+connections become costly to manage.</p>
+
+<p>WebID builds on a number of well established Internet and Web standards;
+<a href="http://en.wikipedia.org/wiki/REST">REST</a>, 
+RDF [[RDF-PRIMER]], RDFa [[!RDFA-CORE]], RDF/XML [[!RDF-SYNTAX-GRAMMAR]], 
+TLS [[!HTTP-TLS]], and X.509 [[!X509V3]]. By building on proven technologies
+which have been integrated into Web browsers for many years,
+it makes both explaining and implementing WebID easier on developers.
+As a matter of fact, there were already three interoperable implementations
+of WebID before this specification was written.</p>
+
+<p>Since WebID is RESTful, you can perform basic HTTP operations to 
+<code>GET</code> your WebID, and if you needed update it, you can use
+HTTP <code>PUT</code> semantics. You can also create a WebID via 
+<code>POST</code>. This is improved from the OpenID specification, which
+requires a new set of operations described in the OpenID Attribute Exchange
+specification.</p>
+
+<p>WebID is built on RDF and thus enables all of the advanced semantic web
+concepts that RDF enables. For example, a developer may perform machine
+reasoning with a WebID. One can construct machine-executable statements like
+"If this WebID claims to be a friend of one of our partner WebIDs that is
+trusted and the relationship is bi-directional, trust the WebID." 
+While OpenID attempts to support this use case by mapping OpenID to RDF, it's
+far easier to do with WebID because WebID is natively built on RDF. This also
+allows to include WebID profiles into HTML documents with RDFa.</p>
+
+<p>It is easy to extend a WebID with new attributes via RDF. The power of
+RDF allows developers to add extensions to WebID by defining new
+vocabularies that they publish. There is no authorization process necessary
+and thus WebID allows for distributed innovation. Every WebID property is
+a URI, which when clicked, can give you yet more information about what the
+property means. A developer can create new usage classes by extending their
+vocabulary at will. A developer can add relationships to a WebID by simply
+adding more HTML to the developer's page. OpenID does not provide any type of
+distributed innovation akin to RDF.</p>
+
+<p>WebID is truly decentralized - with WebID you get a web of trust. 
+OpenID only supports the Web of Trust model if you indirectly trust the
+OpenID provider. In other words - OpenID is not truly decentralized. In OpenID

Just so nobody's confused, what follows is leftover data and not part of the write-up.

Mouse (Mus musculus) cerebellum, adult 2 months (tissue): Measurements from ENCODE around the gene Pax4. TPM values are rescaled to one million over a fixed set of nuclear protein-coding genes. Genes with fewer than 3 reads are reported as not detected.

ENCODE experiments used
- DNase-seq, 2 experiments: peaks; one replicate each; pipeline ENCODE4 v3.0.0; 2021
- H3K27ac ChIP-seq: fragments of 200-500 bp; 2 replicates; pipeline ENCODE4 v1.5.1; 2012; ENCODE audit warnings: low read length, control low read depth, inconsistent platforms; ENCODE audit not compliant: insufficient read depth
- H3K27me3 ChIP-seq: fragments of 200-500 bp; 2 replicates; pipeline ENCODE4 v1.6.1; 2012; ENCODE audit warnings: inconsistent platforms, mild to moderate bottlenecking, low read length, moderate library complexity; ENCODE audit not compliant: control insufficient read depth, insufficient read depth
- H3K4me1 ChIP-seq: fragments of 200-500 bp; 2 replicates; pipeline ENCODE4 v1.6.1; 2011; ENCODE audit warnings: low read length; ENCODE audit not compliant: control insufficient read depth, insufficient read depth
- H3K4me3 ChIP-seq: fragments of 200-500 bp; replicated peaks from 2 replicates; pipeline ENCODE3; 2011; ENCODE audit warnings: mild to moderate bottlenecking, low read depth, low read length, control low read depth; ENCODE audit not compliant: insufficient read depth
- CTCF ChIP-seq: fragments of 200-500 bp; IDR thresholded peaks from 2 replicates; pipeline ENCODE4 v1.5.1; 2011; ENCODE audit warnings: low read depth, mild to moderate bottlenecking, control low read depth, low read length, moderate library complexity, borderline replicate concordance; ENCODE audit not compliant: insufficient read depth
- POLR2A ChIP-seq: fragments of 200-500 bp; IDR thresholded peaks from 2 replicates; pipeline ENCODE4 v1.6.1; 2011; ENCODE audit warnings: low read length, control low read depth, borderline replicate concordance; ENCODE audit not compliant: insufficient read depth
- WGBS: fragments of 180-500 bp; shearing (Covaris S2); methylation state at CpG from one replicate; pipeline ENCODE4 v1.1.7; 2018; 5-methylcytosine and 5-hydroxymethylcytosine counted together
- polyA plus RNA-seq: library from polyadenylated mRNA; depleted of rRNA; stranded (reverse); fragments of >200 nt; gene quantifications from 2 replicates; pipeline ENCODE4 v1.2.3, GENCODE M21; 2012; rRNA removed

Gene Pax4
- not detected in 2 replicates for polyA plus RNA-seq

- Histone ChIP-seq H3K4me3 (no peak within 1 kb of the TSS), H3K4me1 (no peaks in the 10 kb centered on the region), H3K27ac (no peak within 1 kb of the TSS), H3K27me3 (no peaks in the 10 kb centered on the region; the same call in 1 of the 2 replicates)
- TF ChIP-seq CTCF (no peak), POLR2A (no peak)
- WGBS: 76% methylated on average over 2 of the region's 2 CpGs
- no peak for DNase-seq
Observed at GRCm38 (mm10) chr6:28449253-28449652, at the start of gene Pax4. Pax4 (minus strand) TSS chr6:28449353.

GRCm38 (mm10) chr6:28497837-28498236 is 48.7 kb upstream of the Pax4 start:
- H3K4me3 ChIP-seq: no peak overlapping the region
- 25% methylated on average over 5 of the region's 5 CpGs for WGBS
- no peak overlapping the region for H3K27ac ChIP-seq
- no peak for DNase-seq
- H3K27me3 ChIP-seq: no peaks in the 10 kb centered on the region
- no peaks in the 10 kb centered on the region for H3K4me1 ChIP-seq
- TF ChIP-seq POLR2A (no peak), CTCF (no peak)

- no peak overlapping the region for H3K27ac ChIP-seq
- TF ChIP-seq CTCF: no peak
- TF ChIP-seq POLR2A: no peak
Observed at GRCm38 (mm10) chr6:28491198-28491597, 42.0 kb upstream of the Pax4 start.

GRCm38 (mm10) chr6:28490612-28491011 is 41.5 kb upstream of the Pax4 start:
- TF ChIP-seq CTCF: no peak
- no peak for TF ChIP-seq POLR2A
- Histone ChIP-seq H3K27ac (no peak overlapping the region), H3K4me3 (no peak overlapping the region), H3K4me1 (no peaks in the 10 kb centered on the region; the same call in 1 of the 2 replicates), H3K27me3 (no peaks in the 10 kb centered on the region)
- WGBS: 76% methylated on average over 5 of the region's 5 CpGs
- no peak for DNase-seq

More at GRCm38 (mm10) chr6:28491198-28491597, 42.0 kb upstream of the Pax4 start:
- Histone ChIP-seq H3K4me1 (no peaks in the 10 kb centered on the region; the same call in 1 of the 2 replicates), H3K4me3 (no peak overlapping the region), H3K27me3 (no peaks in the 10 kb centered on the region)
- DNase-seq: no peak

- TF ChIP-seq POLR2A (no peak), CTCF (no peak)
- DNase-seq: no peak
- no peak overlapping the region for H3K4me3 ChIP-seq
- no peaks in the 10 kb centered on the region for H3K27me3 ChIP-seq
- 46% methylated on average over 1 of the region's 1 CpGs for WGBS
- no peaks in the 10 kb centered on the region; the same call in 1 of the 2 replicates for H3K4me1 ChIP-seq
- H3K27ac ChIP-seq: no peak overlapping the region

+you must trust OpenID providers. With WebID you only have to trust the people
+and the organizations with which you are communicating. In other words, you
+don't have to ask anyone whether or not you can trust your friends. You can
+query people that you trust directly to see if someone is trustworthy or not.
+There is no need for a central WebID authority.
+</p>
+
+<p>WebID is fully distributed. Anyone can setup a WebID by placing a single
+file on a web server of their choosing, for example on their own domain name.
+There is no need for a special OpenID-like provider service.
+You can also use a WebID hosting provider, but it's not necessary for
+WebID to work. While it is possible to run an OpenID server, other
+OpenID applications may not trust you and thus you won't be able to fully
+utilize your private OpenID credentials. The reason that there are a few
+large OpenID providers and very few small OpenID providers is because of this
+trust design issue related to OpenID.</p>
+
+<p>WebID does not require HTTP redirects. Redirects are problematic on many
+cell phones because telecommunication companies rely heavily on proxy servers which may selectively block
+redirects.</p>
+
+<p>A WebID provider is 100% compatible with an OpenID provider and thus can 
+inter-operate with OpenID-powered networks.</p>
+
+<p class='issue'>This last claim needs to be backed up by some bug reports or
+documentation on the actual problems.</p>
+
+</section>
+
+<section class='informative'>
+<h1>Relation to OAuth</h1>
+
+<p>
+OAuth and WebID are mutually beneficial when used together. WebID can be
+used to provide RSA parameters to the RSA-SHA1 signature method required by
+OAuth 1.0. WebID can also be used to establish the consumer_key and HTTPS 
+connection that will be used to transmit OAuth Tokens in OAuth 2.0.
+</p>
+
+</section>
+
+
+<section id="appendix">
+
+<section class='informative' id="history">
+<h1>Change History</h1>
+<p><a href="">2010-07-31</a> Initial version split from the core WebID specification.</p>
+</section>
+
+<section class='informative' id="acknowledgements">
+<h1>Acknowledgments</h1>
+
+<p>The following people have been instrumental in providing thoughts, feedback,
+reviews, criticism and input in the creation of this specification:</p>
+
+<ul>
+<li>Melvin Carvalho</li>
+<li>Bruno Harbulot</li>
+<li>Toby Inkster</li>
+<li>Ian Jacobi</li>
+<li>Jeff Sayre</li>
+<li>Henry Story</li>
+</ul>
+
+</section>
+</section>
+  </body>
+</html>
+